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Measurements on a wind turbine wake: 3D effects and bluff-body vortex shedding
KTH, School of Engineering Sciences (SCI), Mechanics.
KTH, School of Engineering Sciences (SCI), Mechanics.ORCID iD: 0000-0002-1146-3241
2006 (English)In: Wind Energy, ISSN 1095-4244, E-ISSN 1099-1824, Vol. 9, no 3, 219-236 p.Article in journal (Refereed) Published
Abstract [en]

The velocity held in the wake of a two-bladed wind turbine model (diameter 180 mm) has been studied under different conditions using a two-component hot wire. All three velocity components were measured both for the turbine rotor normal to the oncoming flow as well as with the turbine inclined to the freestream direction (the yaw angle was varied from 0 degrees to 20 degrees). The measurements showed, as expected, a wake rotation in the opposite direction to that of the turbine. A yawed turbine is found to clearly deflect the wake flow to the side, showing the potential of controlling the woke by yawing the turbine. An unexpected feature of the flow was that spectra from the time signals showed the appearance of a low-frequency fluctuation both in the wake and in the flow outside the wake. This fluctuation was found both with and without freestream turbulence and also with a yawed turbine. The frequency expressed as a Strouhal number was shown to be independent of the freestream velocity or turbulence level, but the low frequency was only observed when the tip speed ratio (or equivalently the drag coefficient) was high. The shedding frequency changed also with the yaw angle. This is in agreement with the idea that the turbine sheds structures as a bluff body. The phenomenon, noticeable in all the velocity components, was further investigated using two-point cross-correlations of the velocity signals.

Place, publisher, year, edition, pages
2006. Vol. 9, no 3, 219-236 p.
Keyword [en]
wind turbine, wake, yaw, vortex shedding
National Category
Fluid Mechanics and Acoustics
Identifiers
URN: urn:nbn:se:kth:diva-9024DOI: 10.1002/we.156ISI: 000238377100003Scopus ID: 2-s2.0-33745166642OAI: oai:DiVA.org:kth-9024DiVA: diva2:14560
Note
Uppdaterad från "Accepted" till published: 20101018. QC 20101018Available from: 2006-01-26 Created: 2006-01-26 Last updated: 2010-10-18Bibliographically approved
In thesis
1. Experimental studies of wind turbine wakes: power optimisation and meandering
Open this publication in new window or tab >>Experimental studies of wind turbine wakes: power optimisation and meandering
2005 (English)Doctoral thesis, comprehensive summary (Other scientific)
Abstract [en]

Wind tunnel studies of the wake behind model wind turbines with one, two and three blades have been made in order to get a better understanding of wake development as well as the possibility to predict the power output from downstream turbines working in the wake of an upstream one. Both two-component hot-wire anemometry and particle image velocimetry (PIV) have been used to map the flow field downstream as well as upstream the turbine. All three velocity components were measured both for the turbine rotor normal to the oncoming flow as well as with the turbine inclined to the free stream direction (the yaw angle was varied from 0 to 30 degrees). The measurements showed, as expected, a wake rotation in the opposite direction to that of the turbine. A yawed turbine is found to clearly deflect the wake flow to the side showing the potential of controlling the wake position by yawing the turbine. The power output of a yawed turbine was found to depend strongly on the rotor. The possibility to use active wake control by yawing an upstream turbine was evaluated and was shown to have a potential to increase the power output significantly for certain configurations. An unexpected feature of the flow was that spectra from the time signals showed the appearance of a low frequency fluctuation both in the wake and in the flow outside. This fluctuation was found both with and without free stream turbulence and also with a yawed turbine. The non-dimensional frequency (Strouhal number) was independent of the freestream velocity and turbulence level but increases with the yaw angle. However the low frequency fluctuations were only observed when the tip speed ratio was high. Porous discs have been used to compare the meandering frequencies and the cause in wind turbines seems to be related to the blade rotational frequency. It is hypothesized that the observed meandering of wakes in field measurements is due to this shedding.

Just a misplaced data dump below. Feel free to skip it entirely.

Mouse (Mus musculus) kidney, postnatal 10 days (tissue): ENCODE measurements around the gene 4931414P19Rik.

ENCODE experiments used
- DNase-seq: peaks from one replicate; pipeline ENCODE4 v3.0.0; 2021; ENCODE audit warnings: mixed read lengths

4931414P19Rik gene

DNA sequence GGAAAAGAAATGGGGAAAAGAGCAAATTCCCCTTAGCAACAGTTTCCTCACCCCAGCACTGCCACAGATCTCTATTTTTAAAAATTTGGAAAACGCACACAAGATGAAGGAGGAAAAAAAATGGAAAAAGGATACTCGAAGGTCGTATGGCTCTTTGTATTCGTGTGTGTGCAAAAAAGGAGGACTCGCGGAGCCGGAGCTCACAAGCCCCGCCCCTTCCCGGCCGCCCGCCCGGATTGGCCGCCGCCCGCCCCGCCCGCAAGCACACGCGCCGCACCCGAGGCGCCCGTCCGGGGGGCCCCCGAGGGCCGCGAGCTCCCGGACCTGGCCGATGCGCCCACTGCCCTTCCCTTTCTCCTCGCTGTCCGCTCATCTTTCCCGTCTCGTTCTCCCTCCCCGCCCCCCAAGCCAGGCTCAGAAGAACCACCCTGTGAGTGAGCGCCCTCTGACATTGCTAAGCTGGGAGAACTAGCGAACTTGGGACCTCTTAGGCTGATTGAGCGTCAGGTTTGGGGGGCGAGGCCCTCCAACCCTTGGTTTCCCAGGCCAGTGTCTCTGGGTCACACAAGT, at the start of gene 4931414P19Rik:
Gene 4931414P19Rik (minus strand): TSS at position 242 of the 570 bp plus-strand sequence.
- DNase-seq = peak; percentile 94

Place, publisher, year, edition, pages
Stockholm: KTH, 2005. ix, 46 p.
Series
Trita-MEK, ISSN 0348-467X ; 2005:19
Keyword
wind energy, power optimisation, active control, yaw, vortex shedding, wake meandering
National Category
Fluid Mechanics and Acoustics
Identifiers
urn:nbn:se:kth:diva-598 (URN)
Public defence
2006-02-10, Sal D3, Lindstedtsvägen 5, Stockholm, 10:15
Opponent
Supervisors
Note
QC 20101018Available from: 2006-01-26 Created: 2006-01-26 Last updated: 2010-10-18Bibliographically approved

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